The documents and related graphics published on this server could include technical inaccuracies or typographical errors. Changes are periodically added to the information herein. Mondaq Ltd and/or its respective suppliers may make improvements and/or changes in the product(s) and/or the program(s) described herein at any time.


Mondaq Ltd requires you to register and provide information that personally identifies you, including what sort of information you are interested in, for three primary purposes:

  • To allow you to personalize the Mondaq websites you are visiting.
  • To enable features such as password reminder, newsletter alerts, email a colleague, and linking from Mondaq (and its affiliate sites) to your website.
  • To produce demographic feedback for our information providers who provide information free for your use.

Mondaq (and its affiliate sites) do not sell or provide your details to third parties other than information providers. The reason we provide our information providers with this information is so that they can measure the response their articles are receiving and provide you with information about their products and services.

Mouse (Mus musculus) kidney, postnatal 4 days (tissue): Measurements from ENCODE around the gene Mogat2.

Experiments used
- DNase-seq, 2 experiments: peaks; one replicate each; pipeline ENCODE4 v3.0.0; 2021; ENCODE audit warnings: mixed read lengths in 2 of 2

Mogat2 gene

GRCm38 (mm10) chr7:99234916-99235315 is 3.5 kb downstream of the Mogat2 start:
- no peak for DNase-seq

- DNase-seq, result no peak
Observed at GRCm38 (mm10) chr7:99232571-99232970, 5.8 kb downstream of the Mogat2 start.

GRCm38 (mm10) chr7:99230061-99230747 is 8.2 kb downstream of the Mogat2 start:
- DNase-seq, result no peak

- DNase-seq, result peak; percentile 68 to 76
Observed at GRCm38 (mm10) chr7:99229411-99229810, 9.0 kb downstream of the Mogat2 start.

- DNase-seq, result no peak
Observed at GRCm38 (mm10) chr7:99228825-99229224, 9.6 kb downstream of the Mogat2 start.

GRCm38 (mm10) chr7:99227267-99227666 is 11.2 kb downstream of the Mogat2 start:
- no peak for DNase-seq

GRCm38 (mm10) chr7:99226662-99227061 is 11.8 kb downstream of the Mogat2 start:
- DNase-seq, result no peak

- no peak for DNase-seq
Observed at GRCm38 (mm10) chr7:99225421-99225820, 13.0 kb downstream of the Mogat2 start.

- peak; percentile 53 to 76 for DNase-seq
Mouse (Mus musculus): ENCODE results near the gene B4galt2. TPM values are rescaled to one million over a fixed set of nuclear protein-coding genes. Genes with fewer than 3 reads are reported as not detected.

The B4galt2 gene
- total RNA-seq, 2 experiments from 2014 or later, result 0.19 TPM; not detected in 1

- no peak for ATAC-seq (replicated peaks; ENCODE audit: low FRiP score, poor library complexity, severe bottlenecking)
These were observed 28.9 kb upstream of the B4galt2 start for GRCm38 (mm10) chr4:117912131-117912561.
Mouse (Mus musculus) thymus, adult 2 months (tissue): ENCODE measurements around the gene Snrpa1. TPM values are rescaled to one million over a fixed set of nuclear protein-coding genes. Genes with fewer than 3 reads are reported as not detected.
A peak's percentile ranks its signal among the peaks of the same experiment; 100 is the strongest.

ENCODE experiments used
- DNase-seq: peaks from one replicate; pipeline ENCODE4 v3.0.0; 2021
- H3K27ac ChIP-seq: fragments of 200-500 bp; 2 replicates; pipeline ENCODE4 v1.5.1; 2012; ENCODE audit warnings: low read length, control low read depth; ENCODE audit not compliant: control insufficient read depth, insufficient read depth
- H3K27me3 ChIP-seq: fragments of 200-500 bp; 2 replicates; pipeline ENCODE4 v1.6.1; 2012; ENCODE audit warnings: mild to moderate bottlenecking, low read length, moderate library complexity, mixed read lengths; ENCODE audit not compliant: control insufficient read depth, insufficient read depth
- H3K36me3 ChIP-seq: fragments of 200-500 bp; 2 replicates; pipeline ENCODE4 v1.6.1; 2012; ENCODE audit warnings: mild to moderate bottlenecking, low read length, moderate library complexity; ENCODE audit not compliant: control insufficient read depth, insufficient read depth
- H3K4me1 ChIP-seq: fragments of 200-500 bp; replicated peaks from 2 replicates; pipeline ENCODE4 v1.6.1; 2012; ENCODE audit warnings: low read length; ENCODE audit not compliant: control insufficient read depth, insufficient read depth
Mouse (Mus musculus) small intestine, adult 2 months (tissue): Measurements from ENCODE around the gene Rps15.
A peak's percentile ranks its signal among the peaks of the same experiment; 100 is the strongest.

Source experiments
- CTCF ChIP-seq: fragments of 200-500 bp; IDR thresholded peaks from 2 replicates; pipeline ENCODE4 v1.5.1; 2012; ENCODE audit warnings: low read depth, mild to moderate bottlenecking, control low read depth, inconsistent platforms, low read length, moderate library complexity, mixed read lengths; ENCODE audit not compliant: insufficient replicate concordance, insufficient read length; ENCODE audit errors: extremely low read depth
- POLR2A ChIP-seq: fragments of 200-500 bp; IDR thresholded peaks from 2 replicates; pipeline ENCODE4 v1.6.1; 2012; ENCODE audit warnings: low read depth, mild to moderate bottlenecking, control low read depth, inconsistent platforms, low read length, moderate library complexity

If you do not want us to provide your name and email address you may opt out by clicking here .

If you do not wish to receive any future announcements of products and services offered by Mondaq by clicking here .

Information Collection and Use

We require site users to register with Mondaq (and its affiliate sites) to view the free information on the site. We also collect information from our users at several different points on the websites: this is so that we can customise the sites according to individual usage, provide 'session-aware' functionality, and ensure that content is acquired and developed appropriately. This gives us an overall picture of our user profiles, which in turn shows to our Editorial Contributors the type of person they are reaching by posting articles on Mondaq (and its affiliate sites) – meaning more free content for registered users.